I post at SearchCommander.com now, and this post was published 9 years 8 months 1 day ago. This insustry changes FAST, so blindly following the advice here *may not* be a good idea! If you're at all unsure, feel free to hit me up on Twitter and ask.
You’re not alone…
Users all over the country are finding out daily that suddenly, for no apparent reason at all, they are unable to send mail if they want people to reply to their business or personal e-mail addressed other than one that is @comcast.net. This is because Comcast is blocking port 25 , which is your default port for sending email through your mail software.
The error message says (fill in your own X):
The connection to the server has failed. Account: ‘XXXX’, Server: ‘xxx.xxx.xxx.xx’, Protocol: SMTP, Port: 25, Secure(SSL): No, Socket Error: 10060, Error Number: 0x800CCC0E
Gee that’s helpful, isn’t it?
If you are using mail.yourdomain.com for your SMTP outgoing mail server, then you get an error saying “unable to connect to the mail server” even though it just successfully connected to the mail server to retrieve your incoming mail. After wasting time calling your web host, and going through various troubleshooting techniques, they tell you to call Comcast.
To make matters worse, users are finding out one at a time, because Comcast is slowly rolling out these changes user by user in individual markets around the country. This month, it’s apparently Portland Oregon’s turn, where I live.
To cut to the chase, here’s the solution:
Change the port your computer is using for SMTP outgoing mail, from Port 25 to one that your hosting provider will allow. In most cases, this seems to be port 587 for Portland providers.
To do this in Outlook –
- Go to tools – e-mail accounts – view or change existing account
- Sselect the appropriate mail account and hit the change button
- Go to the more settings button, and into the Advanced tab
- Change your default port 25, to port 587, and you should be back in business in most cases.
- Added note from comments below – Some people in the midwest for whom 487 didn’t work succesfully chaged to 465 and picked SSL under the “use the following type of encrypted connection” drop down. They did not check the “this server requires an encrypted connection” box.
In Outlook express –
- Go to tools – accounts – Mail tab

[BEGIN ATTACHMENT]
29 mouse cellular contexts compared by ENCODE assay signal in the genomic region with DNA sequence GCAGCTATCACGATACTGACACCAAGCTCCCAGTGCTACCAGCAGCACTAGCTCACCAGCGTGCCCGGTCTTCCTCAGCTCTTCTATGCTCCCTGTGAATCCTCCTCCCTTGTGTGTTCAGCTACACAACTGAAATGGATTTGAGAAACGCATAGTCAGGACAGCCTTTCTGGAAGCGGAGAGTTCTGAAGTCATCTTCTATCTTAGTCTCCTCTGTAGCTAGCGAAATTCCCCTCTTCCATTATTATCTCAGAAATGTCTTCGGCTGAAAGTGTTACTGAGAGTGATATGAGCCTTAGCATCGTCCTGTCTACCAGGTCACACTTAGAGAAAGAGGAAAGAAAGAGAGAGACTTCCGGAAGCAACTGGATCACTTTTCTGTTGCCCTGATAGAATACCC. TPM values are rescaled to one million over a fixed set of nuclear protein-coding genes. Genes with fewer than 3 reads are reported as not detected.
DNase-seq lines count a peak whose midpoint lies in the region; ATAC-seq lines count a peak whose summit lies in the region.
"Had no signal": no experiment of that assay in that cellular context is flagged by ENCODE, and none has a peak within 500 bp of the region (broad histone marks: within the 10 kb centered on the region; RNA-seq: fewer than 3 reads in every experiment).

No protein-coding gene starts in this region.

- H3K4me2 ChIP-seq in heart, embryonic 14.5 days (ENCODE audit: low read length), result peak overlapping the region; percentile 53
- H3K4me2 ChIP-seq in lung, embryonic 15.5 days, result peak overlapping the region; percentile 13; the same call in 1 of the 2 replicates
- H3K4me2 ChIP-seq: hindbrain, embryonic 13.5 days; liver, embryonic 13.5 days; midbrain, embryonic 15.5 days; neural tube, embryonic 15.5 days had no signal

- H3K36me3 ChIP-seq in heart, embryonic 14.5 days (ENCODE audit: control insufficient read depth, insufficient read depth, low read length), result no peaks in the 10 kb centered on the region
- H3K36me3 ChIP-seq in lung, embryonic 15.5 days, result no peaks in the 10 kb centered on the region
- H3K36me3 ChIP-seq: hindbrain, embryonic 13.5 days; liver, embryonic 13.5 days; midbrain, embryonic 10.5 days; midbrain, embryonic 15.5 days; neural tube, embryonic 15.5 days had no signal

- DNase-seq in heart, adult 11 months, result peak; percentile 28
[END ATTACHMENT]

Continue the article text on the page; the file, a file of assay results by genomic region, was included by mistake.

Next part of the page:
- Choose Properties box – Advanced Tab – and from there you can do the same
The reason Comcast claims to be doing this is in an effort to prevent spam being sent by zombie/spyware/virus laden computers using their bandwidth and their Internet connection.
I suspect they are really doing it to limit liability for any future potential lawsuits, and not really to save bandwidth, but I have no problem with that.
The problem with Comcast doing this is that they do not seem to be telling all of their support people, and do not be notifying their customers. This has been going on around the country for MONTHS.
Instead, it takes the end user hours of frustrating time on the phone spent with lower-level tech-support who have no idea that this change has even taken place.
One can only guess how many individual users are still frustrated at this very moment because they are being forced to do their business e-mail from home using their @comcast.net accounts, after uninformed Comcast agents are able to help them?
As a web host, we were forced to spend hours dealing with Comcast before we got an actual answer, and we still lost a couple of hosting customers over it, who were convinced that it must be our fault, since Comcast told them it was.
Great customer service. If there was any competing product in my market I would switch in a heartbeat. I tried once before in 2005 after nearly an entire summer of poor Comcast connectivity.
Thanks Comcast, for valuing our time so very little, in your quest to make mega millions.